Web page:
The “Move your game controller” project is a cooperation of the Dutch TU/e and the Accessibility foundation. Two teams of students will design and develop several game controller prototypes for blind children. A game and its controller trigger and guide blind gamers in other ways than visual queues. Tactile and motor skills are essential to blind people in normal life. But apparently, blind kids have hard times developing those skills, especially motor skills. It is a fact that blind kids are hesitating to move, let alone move around a space. One cause for this problem is their lack of confidence in their motor skills. Could a game controller play a role in the development of motor skills for blind kids? Besides stimulating movement, the influence of special and stimulating controllers will be researched.
The game controllers are designed according to a game prototype of “The Gnawlers”. “The Gnawlers” is a frantic mouse-driven audio shoot’m’up for blind children in the age of 10 to 15. In the game, you are to protect the Stanley’s Department Store from a massive invasion by small yet very persistent alien creatures known as Gnawlers. These bug-like horrors will sting, bite, nibble, and gnaw until there is nothing left of you to chew on. The students are asked to design a game controller for the game “The gnawlers” that provokes blind kids to move more than they do when they operate a keyboard. To ensure maximum accessibility and maximum ease of use, the game controller should be a manageable device that is easy to install in combination with a PC.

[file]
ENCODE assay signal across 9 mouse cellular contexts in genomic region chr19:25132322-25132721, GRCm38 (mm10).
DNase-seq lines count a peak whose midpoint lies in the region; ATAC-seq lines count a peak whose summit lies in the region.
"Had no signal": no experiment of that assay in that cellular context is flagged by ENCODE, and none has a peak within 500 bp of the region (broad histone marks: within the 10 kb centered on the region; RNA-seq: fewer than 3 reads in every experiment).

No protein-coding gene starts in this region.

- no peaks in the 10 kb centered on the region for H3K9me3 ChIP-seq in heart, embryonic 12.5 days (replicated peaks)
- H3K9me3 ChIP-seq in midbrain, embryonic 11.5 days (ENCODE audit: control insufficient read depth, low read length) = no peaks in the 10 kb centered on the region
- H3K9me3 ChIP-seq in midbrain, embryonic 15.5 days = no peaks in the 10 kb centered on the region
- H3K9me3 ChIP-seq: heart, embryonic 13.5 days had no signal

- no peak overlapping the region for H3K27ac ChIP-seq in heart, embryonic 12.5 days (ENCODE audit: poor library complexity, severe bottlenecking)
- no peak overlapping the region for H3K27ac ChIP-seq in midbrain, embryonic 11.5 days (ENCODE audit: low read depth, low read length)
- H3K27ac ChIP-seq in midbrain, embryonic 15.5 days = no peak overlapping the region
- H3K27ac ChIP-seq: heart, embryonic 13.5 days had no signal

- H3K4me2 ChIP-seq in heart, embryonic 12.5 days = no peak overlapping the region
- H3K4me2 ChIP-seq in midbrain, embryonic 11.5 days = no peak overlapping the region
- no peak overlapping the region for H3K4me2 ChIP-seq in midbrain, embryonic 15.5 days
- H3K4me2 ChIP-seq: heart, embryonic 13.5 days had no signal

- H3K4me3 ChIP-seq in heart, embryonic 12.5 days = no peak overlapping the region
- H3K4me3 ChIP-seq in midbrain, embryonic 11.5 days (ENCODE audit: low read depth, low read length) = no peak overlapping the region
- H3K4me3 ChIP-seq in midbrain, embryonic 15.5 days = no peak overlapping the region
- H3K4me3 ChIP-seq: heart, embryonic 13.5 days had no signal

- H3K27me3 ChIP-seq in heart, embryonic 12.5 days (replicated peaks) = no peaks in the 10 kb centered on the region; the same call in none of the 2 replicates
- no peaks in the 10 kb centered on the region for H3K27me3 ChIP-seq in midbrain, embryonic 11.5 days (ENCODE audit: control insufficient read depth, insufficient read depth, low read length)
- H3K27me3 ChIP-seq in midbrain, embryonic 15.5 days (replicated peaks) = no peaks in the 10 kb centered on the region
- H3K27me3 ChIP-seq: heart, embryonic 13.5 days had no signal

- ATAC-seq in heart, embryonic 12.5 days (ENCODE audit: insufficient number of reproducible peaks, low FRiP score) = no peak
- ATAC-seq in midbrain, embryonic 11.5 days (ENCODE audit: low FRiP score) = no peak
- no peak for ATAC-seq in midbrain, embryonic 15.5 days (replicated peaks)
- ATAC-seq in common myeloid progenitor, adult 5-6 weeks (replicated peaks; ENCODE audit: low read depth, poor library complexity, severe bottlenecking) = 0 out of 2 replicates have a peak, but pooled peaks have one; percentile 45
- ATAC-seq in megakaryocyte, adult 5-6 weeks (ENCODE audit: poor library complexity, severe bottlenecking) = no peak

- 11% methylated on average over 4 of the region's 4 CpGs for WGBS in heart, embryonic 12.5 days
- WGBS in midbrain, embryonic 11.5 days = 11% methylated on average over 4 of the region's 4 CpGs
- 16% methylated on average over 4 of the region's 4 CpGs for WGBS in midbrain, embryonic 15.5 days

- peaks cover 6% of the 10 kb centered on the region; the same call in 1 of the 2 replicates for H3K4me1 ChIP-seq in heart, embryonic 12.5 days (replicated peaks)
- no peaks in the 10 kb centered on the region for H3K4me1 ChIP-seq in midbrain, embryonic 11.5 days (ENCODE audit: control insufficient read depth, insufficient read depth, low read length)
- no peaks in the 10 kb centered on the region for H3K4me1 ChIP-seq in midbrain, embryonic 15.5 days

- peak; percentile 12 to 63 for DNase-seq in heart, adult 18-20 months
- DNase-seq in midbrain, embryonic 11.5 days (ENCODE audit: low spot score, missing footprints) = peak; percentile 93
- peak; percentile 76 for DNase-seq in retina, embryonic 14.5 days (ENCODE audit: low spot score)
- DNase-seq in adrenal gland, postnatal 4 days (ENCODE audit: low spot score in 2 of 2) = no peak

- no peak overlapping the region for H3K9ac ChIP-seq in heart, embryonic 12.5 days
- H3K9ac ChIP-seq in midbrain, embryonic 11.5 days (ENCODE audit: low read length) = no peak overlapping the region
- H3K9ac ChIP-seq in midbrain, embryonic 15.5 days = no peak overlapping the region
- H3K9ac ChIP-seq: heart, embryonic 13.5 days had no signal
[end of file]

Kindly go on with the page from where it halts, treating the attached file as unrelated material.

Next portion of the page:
Problem definition: Design a game controller for the game the Gnawlers that provokes blind kids to move more than they do when they operate a mouse. To ensure maximum accessibility and maximum ease of use, the game controller should be a manageable device that is easy to install in combination with a PC.
Target group: Blind children between 10 and 15 years old.
Context: Behind any PC.
List of demands:
- Applicable for the game “the Gnawlers” (maybe others but not necessary).
- It has to stimulate blind children to move their arms and legs more in a fixed position then when they use their mouse.
- It should be easy for blind children to explore the controller and use it to play the game without further explanation.
- The controller has to be easy to install (automatic detection within Windows and Macintosh).
- The controller has to be economically and visually appealing for the customers and blind children.
- The controller has to be able to shoot, change weapons and move in the game and give some form of feedback.
- The controller should cost less then € 100,- (a special item so it can be slightly more expensive than a normal controller).
The project delivered two prototypes, the Sentry and the Enforcer.
More information and media will soon be presented!